Direct response is our new buzz word ladies and gentlemen. It is what all of the agencies are now saying to their advertisers. The concept of the internet being a 1:1 communication mechanism is not new – it’s just that now advertisers are demanding that they buy advertising under the guise of that model. If you’re goal is to sell product, you want to pay for sales, leads, or traffic. Branding through online advertising has fallen way off – demonstrated by the flat-line of display ad spend growth this year.
So back to publishers. What do they do? The advertisers are circumventing them by going through the resellers to get what they want while the publishers get to continue to claim that “we don’t sell CPC.” In the meantime, publishers collect decreasing CPM dollars from the networks in exchange for their remnant space while the networks optimize and resell under CPM, CPC and CPA – satisfying a growing advertiser base.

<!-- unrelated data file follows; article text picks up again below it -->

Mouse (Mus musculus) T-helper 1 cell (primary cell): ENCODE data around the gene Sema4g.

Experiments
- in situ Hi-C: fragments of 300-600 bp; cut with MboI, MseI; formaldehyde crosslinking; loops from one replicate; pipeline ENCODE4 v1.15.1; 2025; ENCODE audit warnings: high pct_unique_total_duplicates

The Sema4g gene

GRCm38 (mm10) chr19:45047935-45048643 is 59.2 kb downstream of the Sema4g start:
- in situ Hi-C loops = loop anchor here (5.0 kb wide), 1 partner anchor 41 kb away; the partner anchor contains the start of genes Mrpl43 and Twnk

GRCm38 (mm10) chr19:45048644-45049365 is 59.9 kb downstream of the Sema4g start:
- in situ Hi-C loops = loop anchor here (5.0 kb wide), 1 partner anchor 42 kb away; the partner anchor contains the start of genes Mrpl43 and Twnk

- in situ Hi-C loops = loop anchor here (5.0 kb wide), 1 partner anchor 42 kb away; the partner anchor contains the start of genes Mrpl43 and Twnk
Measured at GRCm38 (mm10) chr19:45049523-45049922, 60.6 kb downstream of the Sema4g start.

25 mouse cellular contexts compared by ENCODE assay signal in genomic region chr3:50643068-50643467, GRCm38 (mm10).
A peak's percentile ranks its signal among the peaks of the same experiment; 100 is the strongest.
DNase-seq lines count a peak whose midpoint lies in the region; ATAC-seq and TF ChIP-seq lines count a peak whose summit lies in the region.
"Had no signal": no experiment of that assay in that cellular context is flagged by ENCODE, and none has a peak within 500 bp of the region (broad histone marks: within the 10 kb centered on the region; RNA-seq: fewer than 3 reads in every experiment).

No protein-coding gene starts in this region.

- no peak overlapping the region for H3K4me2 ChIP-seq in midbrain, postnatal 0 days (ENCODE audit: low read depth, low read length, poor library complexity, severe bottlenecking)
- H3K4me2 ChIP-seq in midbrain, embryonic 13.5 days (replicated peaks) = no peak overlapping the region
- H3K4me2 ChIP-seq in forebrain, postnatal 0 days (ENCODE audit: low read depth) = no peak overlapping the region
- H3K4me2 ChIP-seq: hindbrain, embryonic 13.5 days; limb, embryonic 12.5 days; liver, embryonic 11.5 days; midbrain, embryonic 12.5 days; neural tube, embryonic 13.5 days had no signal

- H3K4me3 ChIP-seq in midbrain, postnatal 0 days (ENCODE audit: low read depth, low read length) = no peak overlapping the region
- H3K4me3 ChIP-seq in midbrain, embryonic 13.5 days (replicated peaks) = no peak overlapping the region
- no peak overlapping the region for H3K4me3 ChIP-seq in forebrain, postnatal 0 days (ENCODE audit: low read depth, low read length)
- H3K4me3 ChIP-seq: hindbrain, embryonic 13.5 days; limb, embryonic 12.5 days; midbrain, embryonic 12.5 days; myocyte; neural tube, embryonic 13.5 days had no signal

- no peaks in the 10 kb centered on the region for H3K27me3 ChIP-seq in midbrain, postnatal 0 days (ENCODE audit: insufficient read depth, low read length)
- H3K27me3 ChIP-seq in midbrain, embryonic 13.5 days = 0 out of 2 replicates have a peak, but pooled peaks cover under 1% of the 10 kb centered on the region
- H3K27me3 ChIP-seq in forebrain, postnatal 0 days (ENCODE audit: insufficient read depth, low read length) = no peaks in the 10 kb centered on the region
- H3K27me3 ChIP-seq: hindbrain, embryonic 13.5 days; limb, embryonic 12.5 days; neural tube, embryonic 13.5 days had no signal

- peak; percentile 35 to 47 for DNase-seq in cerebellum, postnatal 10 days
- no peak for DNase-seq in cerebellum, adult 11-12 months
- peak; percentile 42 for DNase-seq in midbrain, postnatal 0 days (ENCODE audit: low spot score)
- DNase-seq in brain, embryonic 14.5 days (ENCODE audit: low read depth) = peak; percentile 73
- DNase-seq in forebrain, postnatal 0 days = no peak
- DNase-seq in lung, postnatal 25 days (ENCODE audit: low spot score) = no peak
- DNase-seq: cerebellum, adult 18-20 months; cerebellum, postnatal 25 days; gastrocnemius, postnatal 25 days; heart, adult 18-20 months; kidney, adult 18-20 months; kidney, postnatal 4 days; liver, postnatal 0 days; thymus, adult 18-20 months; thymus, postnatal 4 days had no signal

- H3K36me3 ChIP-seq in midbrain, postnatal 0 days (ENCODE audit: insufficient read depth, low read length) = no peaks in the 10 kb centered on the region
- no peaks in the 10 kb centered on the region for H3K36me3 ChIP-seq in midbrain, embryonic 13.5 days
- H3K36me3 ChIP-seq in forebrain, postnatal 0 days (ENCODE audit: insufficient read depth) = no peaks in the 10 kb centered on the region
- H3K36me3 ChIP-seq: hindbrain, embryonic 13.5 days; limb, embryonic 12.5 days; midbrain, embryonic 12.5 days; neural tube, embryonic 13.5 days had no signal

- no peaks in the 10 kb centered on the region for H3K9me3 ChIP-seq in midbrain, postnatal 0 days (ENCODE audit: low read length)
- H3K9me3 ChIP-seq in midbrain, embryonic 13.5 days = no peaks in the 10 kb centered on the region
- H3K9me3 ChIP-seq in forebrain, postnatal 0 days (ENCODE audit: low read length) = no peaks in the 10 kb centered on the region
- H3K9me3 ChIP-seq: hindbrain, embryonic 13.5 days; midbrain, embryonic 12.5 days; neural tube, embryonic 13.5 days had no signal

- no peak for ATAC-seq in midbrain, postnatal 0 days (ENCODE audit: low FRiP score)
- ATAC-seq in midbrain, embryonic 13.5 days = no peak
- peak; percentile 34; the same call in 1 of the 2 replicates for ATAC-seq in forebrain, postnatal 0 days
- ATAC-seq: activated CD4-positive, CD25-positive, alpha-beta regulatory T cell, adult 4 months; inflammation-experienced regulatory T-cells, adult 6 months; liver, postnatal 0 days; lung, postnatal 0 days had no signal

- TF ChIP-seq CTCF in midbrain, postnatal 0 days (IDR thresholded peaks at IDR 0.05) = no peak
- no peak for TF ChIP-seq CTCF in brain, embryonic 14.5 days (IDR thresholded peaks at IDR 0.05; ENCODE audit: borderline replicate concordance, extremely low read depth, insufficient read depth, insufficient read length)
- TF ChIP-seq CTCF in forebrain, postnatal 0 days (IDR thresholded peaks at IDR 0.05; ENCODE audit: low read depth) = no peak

If the publishers were to deploy multiple pricing model optimization technologies similar to the ad networks, they too could maximize these opportunities, cut out the middlemen and recognize that there are BIG revenue opportunities in multiple pricing models. Furthermore, they stop the sucking sound coming from their client base and take advantage of the inflow of new spenders in the industry. Not all advertisers want to buy on a CPC or CPA basis. It does not always pay. But a willingness to work with advertisers and meet the direct response bug would open up the door to a huge base of advertisers that have already walked away or who are slowly backing off.